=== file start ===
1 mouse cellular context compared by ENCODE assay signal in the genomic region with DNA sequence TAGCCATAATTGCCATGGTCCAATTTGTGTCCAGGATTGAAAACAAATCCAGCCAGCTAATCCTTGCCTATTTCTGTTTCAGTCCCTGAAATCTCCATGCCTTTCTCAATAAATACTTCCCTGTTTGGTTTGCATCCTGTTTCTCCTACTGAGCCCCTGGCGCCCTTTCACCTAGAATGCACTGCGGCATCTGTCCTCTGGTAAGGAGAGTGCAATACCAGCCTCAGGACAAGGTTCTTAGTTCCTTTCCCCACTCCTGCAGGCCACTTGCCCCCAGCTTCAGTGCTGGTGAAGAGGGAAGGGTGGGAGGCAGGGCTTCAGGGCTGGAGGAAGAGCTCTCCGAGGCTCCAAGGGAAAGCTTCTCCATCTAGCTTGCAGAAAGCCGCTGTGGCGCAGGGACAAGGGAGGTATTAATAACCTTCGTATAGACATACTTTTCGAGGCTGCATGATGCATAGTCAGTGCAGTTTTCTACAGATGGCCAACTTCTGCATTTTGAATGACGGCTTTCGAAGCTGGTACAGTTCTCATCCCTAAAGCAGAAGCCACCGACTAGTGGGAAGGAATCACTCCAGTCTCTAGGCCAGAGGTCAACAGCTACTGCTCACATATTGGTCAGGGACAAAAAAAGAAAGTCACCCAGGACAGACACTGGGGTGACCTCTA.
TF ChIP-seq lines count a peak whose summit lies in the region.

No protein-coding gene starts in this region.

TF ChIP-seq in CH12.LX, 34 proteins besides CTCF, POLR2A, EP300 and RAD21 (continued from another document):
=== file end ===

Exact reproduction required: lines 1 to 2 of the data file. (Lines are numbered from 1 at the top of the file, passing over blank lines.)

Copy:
1 mouse cellular context compared by ENCODE assay signal in the genomic region with DNA sequence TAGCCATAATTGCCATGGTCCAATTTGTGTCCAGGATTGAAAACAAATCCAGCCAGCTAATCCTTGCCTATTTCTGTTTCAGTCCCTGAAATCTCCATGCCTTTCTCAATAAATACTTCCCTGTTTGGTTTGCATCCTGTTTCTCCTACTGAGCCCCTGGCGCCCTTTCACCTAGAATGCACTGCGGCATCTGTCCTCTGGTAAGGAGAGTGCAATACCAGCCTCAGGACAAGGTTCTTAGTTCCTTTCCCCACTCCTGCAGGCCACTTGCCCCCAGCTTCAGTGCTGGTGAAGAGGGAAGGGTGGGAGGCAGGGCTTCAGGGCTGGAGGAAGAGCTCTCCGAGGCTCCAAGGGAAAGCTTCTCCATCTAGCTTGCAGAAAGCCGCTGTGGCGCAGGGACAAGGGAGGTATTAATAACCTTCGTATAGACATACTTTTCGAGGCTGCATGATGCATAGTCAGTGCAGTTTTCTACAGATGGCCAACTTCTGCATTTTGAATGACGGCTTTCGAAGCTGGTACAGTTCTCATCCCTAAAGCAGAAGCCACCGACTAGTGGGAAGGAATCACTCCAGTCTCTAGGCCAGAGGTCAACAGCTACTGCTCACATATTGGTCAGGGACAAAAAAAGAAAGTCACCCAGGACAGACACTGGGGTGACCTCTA.
TF ChIP-seq lines count a peak whose summit lies in the region.